"Missing Geethu is our most important gap from the team we had in recent years," Garcia said, "But most of the other players should be back. Anitha is back. And we'll test Shireen Limaye's knee. Anitha and Shireen are two of the most important players. They play the most minutes for me and should make us much stronger if they are conditioned and in shape."

Garcia, who has lamented in the past about India's lack of preparation games before huge tournaments such as this one, is hoping that an exposure trip works out this year before the FIBA ABC's begin. According to him, the team is making tentative plans to play in South China at the NBA Academy or with other Chinese professional clubs before the tournament begins. "I hope it is not the same experience as last time," he said, conjuring the memory of showing up at the Asian Games in Incheon last year with no practice matches before India's first game at the tournament.

India will be in Level 1 of the FIBA Women's ABC this year again, after Garcia led the team to their first-ever Level 1 win against Kazakhstan at the 2013 FIBA Women's ABC in Bangkok. India then defeated Malaysia in the Level 1 qualifying game and finished at best-ever fifth place at the tournament. In 2015, the Level 1 teams that India will face will include the 'Big Four' of Asian Women's basketball: Reigning champs Japan, hosts China, Asian Games champs South Korea, and Chinese Taipei. India and Thailand will round up the six team group. India will have to finish in the top four for the first time in history to have a shot at the semi-final stage. To stay in Level 1, they will have to make sure to defeat the Level 1 qualifying round matchup against the top or second seeded teams from Level 2.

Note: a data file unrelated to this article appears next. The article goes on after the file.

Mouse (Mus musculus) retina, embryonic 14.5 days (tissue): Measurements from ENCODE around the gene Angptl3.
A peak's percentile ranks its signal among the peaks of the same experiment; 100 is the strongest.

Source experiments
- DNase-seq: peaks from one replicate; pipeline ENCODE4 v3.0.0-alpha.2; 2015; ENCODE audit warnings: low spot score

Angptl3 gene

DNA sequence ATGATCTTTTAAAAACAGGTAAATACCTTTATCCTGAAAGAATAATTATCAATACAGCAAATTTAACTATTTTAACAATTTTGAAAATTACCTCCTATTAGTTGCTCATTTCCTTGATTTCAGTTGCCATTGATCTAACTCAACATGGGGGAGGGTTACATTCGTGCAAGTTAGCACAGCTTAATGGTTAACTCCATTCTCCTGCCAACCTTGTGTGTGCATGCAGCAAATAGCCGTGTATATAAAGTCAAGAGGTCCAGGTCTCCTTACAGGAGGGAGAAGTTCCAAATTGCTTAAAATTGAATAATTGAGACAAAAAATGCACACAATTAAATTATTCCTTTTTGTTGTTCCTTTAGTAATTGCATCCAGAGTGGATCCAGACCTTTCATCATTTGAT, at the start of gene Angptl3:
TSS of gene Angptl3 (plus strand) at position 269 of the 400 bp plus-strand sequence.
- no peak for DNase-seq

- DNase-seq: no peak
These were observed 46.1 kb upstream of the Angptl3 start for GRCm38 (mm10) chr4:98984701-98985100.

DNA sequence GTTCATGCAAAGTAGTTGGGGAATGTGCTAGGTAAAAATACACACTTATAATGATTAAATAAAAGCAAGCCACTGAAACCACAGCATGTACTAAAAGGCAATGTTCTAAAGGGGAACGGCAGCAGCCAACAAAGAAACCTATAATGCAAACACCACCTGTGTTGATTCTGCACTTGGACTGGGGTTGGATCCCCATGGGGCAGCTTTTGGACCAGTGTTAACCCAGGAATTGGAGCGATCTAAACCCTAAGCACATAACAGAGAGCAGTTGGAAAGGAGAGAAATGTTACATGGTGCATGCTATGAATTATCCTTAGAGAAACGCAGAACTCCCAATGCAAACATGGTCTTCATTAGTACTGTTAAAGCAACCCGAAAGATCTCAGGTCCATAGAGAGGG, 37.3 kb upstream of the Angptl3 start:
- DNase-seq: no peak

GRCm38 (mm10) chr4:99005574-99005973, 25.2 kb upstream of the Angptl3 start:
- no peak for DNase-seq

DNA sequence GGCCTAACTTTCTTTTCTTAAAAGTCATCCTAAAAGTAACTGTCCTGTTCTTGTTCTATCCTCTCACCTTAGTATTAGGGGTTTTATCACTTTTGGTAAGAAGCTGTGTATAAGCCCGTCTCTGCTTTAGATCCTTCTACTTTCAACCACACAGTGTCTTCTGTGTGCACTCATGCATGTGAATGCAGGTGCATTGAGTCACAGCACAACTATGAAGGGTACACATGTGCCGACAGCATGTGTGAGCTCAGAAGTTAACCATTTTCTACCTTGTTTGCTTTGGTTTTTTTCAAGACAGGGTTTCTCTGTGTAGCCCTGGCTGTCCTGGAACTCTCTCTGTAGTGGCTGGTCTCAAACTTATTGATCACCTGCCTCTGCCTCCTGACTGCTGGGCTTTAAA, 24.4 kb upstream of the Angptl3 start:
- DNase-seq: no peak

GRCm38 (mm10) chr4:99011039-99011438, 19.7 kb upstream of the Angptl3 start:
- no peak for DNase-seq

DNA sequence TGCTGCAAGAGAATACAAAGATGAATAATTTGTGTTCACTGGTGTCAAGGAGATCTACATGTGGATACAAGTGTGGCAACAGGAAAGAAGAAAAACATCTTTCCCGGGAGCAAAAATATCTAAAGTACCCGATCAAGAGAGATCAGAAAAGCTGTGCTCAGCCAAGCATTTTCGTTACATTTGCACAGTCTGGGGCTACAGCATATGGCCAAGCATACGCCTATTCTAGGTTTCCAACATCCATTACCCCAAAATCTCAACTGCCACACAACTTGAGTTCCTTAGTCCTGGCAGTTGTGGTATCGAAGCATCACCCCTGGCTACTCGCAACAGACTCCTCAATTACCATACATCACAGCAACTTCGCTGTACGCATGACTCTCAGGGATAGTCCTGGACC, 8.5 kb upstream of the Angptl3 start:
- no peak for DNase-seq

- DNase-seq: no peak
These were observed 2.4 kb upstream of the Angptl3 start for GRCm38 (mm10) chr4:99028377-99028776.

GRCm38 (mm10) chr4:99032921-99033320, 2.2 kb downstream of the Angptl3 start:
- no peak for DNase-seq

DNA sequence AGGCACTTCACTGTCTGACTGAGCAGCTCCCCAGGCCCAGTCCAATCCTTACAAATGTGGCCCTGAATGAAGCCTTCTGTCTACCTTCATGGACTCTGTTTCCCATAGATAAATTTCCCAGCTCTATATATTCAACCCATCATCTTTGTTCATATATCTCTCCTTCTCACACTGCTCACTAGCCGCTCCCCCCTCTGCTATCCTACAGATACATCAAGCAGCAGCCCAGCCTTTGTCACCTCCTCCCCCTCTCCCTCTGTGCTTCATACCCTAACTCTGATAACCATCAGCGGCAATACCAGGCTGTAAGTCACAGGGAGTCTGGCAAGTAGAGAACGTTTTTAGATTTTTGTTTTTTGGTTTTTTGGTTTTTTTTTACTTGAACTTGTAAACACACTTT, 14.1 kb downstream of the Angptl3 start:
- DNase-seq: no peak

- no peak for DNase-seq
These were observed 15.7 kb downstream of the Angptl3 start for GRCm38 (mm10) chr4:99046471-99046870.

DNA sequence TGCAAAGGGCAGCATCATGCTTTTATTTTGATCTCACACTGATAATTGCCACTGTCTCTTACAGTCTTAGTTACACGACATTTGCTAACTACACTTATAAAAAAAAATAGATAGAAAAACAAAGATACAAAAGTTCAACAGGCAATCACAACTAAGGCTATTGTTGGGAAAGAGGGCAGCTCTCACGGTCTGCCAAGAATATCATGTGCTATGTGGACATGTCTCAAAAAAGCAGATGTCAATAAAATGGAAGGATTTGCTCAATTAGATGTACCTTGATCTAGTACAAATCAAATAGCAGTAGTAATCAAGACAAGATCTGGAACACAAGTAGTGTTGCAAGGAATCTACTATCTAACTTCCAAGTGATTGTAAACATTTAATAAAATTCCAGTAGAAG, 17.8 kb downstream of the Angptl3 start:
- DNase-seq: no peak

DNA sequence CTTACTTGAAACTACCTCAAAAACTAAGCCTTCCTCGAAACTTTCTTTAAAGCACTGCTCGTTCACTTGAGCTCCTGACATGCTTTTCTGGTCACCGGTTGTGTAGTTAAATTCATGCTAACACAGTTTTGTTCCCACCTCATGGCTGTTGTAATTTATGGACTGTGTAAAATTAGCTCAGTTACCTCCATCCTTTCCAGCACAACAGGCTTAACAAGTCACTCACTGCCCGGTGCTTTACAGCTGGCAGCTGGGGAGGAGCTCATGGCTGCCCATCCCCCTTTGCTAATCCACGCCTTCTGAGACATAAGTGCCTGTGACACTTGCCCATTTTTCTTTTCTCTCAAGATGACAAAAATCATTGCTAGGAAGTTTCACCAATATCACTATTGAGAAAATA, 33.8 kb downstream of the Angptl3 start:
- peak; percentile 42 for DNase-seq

The coach remains cautious of the team's chances. "It's tough," Garcia said, "This is not the same team as it was two years ago, when we had Geethu. Now we have a different group. I think we can beat Thailand, but the top four teams are on another basketball galaxy! Even to keep the Level 1 spot this year will be very tough. Lebanon is back after their ban two years ago, and we are likely to face them or Kazakhstan - both tough teams - in the qualifying round games. We will fight to the end."

"Our goal is to stay in Level 1."

The challenge now will be to help this team perform to its very best without the centerpiece - Geethu Anna Jose - in the middle.

"I hope that Anitha can be a our veteran player and the coach on the court for this team," Garcia said on coping without Geethu, "I am also hoping for a big step forward from the likes of Jeena PS, Kavita Akula, and Shireen, if she's healthy. I think all our young players have to take a step forward."

While he now focuses all his attentions to the camp in Bengaluru and the tournament in Wuhan, Garcia's future with Indian basketball after the FIBA Women's ABC remains unclear. "I have options in Spain and some other countries, but I don't know yet," he said, "I don't know if I will stay in India after this. I'll go day by day to see what happens and discuss it when the time is right."

"I India, we have a very attractive opportunity," Garcia added, "Especially for me, because I like to work with youth women players and help them to their highest level. Basketball in India is a good place for that."

Welcome back, Coach. Hopefully the short break in the relationship between Garcia, the federation, and the players wasn't too severe so that regular basketball operations can return to smooth running as soon as possible. The main task ahead is a good performance at the FIBA Asia Championship. Garcia may not have his usual best player this time around, but he will have a chance to oversee the development of a lot of exciting young talents. Two years ago, he helped India make history at the FIBA ABC; can the comeback coach do one better this time around?